A strange and powerful book, standing quite apart from anything I can recall.
The scene is a small Southern mill town; the central figure is a mute, a quiet, tolerant man to whom four people turn to express their individual hopes and beliefs. His very silence endows him in their eyes with a godlike quality; his human fallibilities are shut within his silence. There is a Negro doctor, struggling for the elevation of his race; there is an agitator, trying to show the world the injustices of the capitalistic system; there is an appealing girl of twelve, whose gift for music is frustrated by poverty and ignorance. The close of the book is confessed defeat for all.
Direct, uncompromising, a distinguished piece of writing whose very subject matter will make it almost impossible to sell.
The Book-of-the-Month Club dual selection, with John Gunther's Behind the Curtain (1949), for July, this projects life under perfected state controls.
It presages with no uncertainty the horrors and sterility, the policing of every thought, action and word, the extinction of truth and history, the condensation of speech and writing, the utter subjection of every member of the Party. The story concerns itself with Winston, a worker in the Records Department, who is tormented by tenuous memories, who is unable to identify himself wholly with Big Brother and The Party. It follows his love for Julia, who also outwardly conforms, inwardly rebels, his hopefulness in joining the Brotherhood, a secret organization reported to be sabotaging The Party, his faith in O'Brien, as a fellow disbeliever, his trust in the proles (the cockney element not under the organization) as the basis for an overall uprising. But The Party is omniscient, and it is O'Brien who puts him through the torture to cleanse him of all traitorous opinions, a terrible, terrifying torture whose climax, keyed to Winston's most secret nightmare, forces him to betray even Julia. He emerges, broken, beaten, a drivelling member of The Party. Composed, logically derived, this grim forecasting blueprints the means and methods of mass control, the techniques of maintaining power, the fundamentals of political duplicity, and offers as arousing a picture as the author's previous Animal Farm.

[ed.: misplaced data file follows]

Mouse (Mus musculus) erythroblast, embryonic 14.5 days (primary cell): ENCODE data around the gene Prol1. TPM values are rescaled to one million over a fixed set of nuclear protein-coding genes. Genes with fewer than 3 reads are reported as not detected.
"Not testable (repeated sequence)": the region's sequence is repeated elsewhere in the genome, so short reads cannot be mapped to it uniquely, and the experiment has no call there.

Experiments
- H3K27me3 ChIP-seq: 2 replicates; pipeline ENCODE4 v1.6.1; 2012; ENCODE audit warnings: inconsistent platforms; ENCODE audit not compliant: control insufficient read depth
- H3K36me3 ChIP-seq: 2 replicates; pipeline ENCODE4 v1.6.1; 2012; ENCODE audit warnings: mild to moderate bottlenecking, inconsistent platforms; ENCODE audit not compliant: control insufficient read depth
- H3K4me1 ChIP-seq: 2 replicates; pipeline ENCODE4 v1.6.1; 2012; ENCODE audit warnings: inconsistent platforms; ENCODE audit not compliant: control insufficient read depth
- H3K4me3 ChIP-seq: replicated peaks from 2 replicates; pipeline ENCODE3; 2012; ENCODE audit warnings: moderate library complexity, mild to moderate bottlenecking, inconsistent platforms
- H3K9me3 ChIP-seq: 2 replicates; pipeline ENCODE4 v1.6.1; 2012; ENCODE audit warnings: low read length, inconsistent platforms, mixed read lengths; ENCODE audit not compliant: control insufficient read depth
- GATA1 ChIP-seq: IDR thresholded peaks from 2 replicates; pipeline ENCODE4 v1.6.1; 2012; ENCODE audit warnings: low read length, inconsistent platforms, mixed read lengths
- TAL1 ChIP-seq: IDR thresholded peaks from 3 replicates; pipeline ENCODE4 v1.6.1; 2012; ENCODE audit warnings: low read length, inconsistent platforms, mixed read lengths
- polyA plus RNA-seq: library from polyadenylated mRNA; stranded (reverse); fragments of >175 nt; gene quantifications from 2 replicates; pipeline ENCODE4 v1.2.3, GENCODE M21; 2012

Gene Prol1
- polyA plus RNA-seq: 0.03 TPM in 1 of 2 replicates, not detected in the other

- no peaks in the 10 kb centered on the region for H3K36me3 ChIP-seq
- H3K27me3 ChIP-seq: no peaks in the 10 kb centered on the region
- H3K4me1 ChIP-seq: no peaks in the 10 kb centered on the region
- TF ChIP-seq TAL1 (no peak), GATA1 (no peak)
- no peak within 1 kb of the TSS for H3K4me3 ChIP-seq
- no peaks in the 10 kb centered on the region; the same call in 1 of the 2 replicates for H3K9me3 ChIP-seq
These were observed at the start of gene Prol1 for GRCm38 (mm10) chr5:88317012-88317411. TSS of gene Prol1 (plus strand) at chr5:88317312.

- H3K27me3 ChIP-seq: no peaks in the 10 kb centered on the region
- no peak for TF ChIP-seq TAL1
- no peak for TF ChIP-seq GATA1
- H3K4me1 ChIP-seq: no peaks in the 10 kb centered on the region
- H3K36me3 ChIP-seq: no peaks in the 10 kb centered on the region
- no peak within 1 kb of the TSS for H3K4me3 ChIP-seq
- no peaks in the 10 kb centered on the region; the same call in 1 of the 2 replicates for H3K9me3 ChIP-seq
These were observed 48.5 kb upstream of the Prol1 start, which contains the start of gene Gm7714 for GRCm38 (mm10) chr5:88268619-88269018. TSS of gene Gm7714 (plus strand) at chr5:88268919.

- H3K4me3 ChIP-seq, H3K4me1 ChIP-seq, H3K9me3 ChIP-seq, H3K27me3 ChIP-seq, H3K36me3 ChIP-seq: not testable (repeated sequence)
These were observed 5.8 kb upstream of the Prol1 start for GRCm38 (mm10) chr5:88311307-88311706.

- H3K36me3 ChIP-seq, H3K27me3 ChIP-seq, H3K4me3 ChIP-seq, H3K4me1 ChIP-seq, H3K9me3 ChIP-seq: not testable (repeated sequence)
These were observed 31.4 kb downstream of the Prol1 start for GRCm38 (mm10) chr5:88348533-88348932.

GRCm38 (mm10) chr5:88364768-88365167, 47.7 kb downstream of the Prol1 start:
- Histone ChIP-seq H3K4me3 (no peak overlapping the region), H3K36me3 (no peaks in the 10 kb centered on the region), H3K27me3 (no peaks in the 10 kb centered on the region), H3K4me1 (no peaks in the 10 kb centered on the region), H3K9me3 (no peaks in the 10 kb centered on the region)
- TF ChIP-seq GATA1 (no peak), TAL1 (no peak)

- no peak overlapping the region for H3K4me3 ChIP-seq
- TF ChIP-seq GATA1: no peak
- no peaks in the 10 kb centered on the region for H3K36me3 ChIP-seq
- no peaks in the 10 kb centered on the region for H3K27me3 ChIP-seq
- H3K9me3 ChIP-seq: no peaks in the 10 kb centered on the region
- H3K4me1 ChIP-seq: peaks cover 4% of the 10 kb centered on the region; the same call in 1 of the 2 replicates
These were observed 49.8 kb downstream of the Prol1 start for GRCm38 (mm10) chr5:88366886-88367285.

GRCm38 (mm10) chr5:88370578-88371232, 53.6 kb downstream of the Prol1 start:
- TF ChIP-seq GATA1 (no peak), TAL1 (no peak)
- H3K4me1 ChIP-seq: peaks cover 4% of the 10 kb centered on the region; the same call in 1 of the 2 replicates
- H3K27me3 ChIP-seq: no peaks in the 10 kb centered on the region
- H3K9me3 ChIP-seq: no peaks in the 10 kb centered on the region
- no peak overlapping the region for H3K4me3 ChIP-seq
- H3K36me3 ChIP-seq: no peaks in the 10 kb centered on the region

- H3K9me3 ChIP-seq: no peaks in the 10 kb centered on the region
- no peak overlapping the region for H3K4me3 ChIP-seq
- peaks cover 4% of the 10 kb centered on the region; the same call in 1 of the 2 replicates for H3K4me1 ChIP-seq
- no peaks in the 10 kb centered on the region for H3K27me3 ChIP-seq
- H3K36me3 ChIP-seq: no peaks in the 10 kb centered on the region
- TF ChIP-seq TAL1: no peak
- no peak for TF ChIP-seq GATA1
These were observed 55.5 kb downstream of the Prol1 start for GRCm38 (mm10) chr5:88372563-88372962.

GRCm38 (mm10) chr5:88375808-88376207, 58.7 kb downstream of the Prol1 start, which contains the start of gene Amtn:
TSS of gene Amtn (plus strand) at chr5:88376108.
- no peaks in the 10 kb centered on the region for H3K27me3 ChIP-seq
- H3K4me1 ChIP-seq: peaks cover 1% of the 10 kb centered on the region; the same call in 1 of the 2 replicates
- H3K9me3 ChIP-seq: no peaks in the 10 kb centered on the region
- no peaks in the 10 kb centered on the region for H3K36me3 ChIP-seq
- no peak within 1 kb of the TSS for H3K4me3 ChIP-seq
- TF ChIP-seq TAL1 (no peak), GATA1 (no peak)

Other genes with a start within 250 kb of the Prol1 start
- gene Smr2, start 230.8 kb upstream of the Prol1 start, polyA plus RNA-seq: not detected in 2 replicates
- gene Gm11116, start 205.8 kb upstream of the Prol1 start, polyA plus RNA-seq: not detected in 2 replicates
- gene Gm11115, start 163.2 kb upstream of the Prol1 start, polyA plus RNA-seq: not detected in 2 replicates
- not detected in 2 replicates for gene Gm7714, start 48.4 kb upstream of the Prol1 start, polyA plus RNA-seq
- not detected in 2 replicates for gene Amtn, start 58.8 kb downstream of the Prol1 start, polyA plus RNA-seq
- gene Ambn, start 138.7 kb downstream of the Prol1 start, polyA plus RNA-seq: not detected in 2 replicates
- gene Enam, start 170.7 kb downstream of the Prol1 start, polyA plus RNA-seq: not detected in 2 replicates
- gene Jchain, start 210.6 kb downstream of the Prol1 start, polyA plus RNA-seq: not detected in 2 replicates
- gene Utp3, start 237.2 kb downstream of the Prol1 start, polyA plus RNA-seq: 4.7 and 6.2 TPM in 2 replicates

Certain to create interest, comment, and consideration.
I loved Jonah's Gourd Vine—thought some of her short stories very fine—and feel that this measures up to the promise of the early books.
Authentic picture of Negroes, not in relation to white people but to each other. An ageing grandmother marries off her granddaughter almost a child to a middle-aged man for security—and she leaves him when she finds that her dreams are dying, and goes off with a dapper young Negro, full of his own sense of power and go-getter qualities. He takes her to a mushroom town, buys a lot, puts up a store and makes the town sit up and take notice. His success goes to his head—their life becomes a mockery of her high hopes. And after his death, she goes off with a youth who brings her happiness and tragedy.
A poignant story, told with almost rhythmic beauty.
The previous books of this author (Devil of a State, 1962; The Right to an Answer, 1961) had valid points of satire, some humor, and a contemporary view, but here the picture is all out—from a time in the future to an argot that makes such demands on the reader that no one could care less after the first two pages.